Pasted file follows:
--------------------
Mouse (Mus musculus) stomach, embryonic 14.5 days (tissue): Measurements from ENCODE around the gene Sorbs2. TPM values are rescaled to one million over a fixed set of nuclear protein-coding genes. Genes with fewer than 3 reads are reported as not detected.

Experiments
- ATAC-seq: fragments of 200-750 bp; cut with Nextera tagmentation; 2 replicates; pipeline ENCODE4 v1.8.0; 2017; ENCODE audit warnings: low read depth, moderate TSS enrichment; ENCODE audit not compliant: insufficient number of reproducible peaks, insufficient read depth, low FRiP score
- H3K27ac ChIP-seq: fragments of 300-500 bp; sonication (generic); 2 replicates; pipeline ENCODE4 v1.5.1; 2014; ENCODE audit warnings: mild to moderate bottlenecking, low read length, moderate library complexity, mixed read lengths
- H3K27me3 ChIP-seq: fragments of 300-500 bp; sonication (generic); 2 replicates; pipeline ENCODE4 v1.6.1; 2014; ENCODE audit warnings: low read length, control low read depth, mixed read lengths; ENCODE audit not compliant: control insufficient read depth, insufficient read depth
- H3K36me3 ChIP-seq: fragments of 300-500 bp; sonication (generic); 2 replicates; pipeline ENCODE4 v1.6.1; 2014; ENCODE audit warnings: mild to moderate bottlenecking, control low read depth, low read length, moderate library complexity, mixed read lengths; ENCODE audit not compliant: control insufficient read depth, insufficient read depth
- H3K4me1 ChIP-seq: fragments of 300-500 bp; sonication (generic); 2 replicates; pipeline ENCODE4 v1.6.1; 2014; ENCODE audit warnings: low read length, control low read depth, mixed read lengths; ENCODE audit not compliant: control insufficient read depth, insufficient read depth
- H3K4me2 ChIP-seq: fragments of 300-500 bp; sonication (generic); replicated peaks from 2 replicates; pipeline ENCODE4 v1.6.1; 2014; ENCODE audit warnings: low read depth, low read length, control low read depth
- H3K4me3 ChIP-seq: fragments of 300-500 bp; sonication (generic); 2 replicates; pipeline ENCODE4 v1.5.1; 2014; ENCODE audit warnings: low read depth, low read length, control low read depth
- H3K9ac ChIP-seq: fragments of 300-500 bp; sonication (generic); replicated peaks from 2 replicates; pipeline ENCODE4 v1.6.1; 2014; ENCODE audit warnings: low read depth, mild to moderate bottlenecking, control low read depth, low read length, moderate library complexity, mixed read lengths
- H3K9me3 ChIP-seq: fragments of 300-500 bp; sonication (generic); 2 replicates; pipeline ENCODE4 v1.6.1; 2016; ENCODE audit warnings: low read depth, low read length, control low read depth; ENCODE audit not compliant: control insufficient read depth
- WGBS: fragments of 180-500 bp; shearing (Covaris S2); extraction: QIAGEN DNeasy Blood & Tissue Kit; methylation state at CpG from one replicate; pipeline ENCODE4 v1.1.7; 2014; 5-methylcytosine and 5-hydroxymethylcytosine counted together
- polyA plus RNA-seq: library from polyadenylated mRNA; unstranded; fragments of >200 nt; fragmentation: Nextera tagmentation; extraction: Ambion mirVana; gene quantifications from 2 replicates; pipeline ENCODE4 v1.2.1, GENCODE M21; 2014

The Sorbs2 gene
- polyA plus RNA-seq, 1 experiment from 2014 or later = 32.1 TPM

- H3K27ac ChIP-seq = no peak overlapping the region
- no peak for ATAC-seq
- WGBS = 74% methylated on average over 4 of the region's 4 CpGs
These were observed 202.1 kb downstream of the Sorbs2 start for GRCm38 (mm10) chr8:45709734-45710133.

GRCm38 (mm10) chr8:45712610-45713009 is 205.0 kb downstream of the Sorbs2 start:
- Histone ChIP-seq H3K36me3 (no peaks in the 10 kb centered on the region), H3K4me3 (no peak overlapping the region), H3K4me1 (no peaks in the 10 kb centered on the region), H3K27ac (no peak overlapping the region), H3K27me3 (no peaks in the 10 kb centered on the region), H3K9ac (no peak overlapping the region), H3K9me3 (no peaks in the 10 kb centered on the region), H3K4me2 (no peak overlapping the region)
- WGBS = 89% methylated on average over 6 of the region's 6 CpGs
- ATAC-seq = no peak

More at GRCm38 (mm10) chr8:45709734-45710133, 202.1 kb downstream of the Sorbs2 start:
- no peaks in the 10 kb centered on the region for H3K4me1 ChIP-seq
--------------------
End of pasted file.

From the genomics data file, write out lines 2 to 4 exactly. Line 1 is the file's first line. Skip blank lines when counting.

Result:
Experiments
- ATAC-seq: fragments of 200-750 bp; cut with Nextera tagmentation; 2 replicates; pipeline ENCODE4 v1.8.0; 2017; ENCODE audit warnings: low read depth, moderate TSS enrichment; ENCODE audit not compliant: insufficient number of reproducible peaks, insufficient read depth, low FRiP score
- H3K27ac ChIP-seq: fragments of 300-500 bp; sonication (generic); 2 replicates; pipeline ENCODE4 v1.5.1; 2014; ENCODE audit warnings: mild to moderate bottlenecking, low read length, moderate library complexity, mixed read lengths